Heat Sensors project

Heat map of urban rooftops

Council partnered with Western Sydney University (WSU) to undertake the heat sensor project during the summer of heat sensors article2019-20 to record localised summer air temperatures across the Penrith area. This work has provided Council with an in-depth understanding of local heat and hot spots. This information will be used strategically to prioritise cooling actions such as tree planting and be used to advocate for better urban development to create cooler places to live, work and play.

The heat sensors, which are small electronic sensors hanging within an aluminium can, were installed in public trees at 120 locations across the Penrith area in mid-December 2019. These sensors recorded air temperature results at 10-minute intervals and collected more than 1.4 million individual temperature measurements between 14 December 2019 and 30 March 2020.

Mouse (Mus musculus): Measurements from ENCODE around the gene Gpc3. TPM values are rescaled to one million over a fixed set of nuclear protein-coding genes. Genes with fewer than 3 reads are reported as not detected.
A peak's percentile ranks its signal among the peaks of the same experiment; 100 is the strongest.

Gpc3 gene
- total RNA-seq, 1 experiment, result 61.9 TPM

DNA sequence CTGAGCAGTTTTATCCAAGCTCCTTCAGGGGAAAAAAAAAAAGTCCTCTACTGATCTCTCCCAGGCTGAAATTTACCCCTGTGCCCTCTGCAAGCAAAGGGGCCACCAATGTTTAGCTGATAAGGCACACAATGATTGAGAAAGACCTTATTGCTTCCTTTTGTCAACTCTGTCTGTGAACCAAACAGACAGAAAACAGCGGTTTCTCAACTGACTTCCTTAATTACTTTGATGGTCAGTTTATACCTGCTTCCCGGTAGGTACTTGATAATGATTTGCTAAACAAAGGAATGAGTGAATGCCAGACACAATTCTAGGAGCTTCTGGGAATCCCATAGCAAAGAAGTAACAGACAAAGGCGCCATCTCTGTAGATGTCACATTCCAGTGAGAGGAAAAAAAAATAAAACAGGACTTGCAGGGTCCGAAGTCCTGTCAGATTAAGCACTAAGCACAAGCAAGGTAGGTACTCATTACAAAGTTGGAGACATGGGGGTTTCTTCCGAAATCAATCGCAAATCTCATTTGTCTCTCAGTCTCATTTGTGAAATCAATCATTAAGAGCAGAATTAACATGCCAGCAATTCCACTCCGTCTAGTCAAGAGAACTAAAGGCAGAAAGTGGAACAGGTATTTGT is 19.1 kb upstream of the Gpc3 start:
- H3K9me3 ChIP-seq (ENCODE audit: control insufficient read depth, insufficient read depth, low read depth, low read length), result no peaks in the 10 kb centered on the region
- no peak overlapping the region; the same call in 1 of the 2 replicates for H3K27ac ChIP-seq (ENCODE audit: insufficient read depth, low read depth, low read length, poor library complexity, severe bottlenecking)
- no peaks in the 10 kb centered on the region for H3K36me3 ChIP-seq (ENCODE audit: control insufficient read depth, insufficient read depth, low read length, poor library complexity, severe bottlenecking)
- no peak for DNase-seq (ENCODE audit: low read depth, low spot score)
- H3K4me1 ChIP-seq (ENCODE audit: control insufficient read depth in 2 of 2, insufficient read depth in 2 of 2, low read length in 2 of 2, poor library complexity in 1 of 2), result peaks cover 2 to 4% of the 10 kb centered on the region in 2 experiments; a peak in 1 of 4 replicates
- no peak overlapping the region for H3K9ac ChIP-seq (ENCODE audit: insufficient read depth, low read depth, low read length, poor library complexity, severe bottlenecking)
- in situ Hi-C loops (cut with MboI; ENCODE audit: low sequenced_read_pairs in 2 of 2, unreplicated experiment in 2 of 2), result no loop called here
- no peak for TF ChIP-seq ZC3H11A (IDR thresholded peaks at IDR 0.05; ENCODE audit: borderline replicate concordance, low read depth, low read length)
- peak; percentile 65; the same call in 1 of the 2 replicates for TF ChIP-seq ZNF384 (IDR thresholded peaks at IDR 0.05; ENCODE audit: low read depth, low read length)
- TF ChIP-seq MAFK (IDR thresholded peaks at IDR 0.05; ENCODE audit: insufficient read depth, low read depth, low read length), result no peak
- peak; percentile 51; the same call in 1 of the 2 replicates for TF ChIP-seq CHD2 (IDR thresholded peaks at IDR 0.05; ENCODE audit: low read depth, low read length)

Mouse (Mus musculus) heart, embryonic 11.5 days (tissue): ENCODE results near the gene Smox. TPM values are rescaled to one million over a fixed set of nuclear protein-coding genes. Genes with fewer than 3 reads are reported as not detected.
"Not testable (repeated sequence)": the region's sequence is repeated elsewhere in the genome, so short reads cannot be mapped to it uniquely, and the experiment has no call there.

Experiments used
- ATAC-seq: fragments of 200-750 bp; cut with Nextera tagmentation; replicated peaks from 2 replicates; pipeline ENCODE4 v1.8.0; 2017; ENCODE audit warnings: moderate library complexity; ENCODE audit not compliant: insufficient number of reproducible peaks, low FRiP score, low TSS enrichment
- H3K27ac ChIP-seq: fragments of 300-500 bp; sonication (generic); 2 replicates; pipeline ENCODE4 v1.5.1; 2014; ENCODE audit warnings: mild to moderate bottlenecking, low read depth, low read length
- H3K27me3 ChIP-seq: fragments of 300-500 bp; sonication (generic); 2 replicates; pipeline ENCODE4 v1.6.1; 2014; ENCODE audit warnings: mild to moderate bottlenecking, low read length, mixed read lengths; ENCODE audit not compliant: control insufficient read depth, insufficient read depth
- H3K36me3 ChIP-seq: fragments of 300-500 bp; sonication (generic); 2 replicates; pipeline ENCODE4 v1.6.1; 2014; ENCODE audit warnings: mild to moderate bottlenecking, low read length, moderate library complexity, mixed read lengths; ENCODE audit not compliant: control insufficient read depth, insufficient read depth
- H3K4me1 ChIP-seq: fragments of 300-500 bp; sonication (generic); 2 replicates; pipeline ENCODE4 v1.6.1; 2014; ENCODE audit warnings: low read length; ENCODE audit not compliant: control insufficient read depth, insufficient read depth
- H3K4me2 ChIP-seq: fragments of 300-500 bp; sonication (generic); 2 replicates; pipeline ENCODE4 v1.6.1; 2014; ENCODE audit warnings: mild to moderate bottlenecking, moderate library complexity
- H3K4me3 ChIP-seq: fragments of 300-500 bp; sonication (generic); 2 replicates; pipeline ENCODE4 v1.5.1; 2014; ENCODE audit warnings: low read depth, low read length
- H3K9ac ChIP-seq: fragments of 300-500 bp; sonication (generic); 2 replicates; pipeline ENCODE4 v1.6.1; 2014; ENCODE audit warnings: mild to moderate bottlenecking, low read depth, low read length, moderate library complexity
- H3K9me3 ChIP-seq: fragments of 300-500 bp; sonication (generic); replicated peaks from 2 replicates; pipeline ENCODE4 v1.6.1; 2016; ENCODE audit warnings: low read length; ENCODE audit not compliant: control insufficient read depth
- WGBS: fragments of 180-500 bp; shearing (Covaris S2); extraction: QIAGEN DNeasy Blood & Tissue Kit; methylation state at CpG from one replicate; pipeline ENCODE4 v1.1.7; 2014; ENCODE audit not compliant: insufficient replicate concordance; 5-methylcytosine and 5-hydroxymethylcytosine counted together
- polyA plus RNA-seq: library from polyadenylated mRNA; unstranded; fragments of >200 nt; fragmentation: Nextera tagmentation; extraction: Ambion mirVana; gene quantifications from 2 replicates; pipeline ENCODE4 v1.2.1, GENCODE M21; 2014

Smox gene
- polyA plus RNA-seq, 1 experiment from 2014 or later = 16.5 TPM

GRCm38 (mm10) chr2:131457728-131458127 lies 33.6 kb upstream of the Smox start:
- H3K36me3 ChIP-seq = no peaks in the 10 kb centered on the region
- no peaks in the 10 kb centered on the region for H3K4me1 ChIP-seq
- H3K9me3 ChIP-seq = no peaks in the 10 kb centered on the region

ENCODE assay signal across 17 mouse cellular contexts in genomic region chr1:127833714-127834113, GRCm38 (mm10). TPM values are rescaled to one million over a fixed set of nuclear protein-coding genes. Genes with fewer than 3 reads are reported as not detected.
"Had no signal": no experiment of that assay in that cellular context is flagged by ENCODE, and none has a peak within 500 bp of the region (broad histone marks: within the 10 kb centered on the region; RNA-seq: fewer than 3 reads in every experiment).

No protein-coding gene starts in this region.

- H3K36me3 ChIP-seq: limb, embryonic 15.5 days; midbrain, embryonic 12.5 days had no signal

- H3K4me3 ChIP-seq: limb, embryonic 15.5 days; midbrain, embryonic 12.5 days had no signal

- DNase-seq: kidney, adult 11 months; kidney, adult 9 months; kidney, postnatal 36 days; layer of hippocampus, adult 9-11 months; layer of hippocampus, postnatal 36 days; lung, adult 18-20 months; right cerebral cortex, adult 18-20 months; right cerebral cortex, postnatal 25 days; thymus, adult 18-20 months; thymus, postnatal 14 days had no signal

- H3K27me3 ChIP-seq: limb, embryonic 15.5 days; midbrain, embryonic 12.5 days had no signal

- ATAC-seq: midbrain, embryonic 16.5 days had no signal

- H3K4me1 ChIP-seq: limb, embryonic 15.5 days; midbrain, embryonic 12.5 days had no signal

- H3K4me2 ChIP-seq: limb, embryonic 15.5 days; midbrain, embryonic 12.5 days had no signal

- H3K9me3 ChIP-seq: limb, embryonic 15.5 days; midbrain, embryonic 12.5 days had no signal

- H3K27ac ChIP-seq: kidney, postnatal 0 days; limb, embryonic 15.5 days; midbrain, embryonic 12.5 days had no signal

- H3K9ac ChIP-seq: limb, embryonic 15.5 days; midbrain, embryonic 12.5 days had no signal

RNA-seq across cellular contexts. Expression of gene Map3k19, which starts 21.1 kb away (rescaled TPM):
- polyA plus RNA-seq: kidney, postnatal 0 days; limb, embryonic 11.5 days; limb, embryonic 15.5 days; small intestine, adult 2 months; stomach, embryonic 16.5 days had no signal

The heat sensor project provided Council with scientifically verified data that can be applied to our work in addressing urban heat and in developing our cooling the city initiatives including prioritising tree planting project locations. The key findings can also be used to advocate to key bodies such as the State Government, as well as builders and developers, to push for more sustainable development and urban greening for a cooler city during our extreme summers.

The key findings from Council’s heat sensor project have been published in the ‘Benchmarking Summer Heat Across Penrith Report’ prepared by WSU.

Download: Benchmarking Summer Heat Across Penrith Report

For further information this project you can email the .

 You can also read our media release about this project. 

Image (right):  Cr Ross Fowler OAM with one of the heat sensors that was installed across the LGA.

Image (banner): heat map of urban roof tops © S. Pfautsch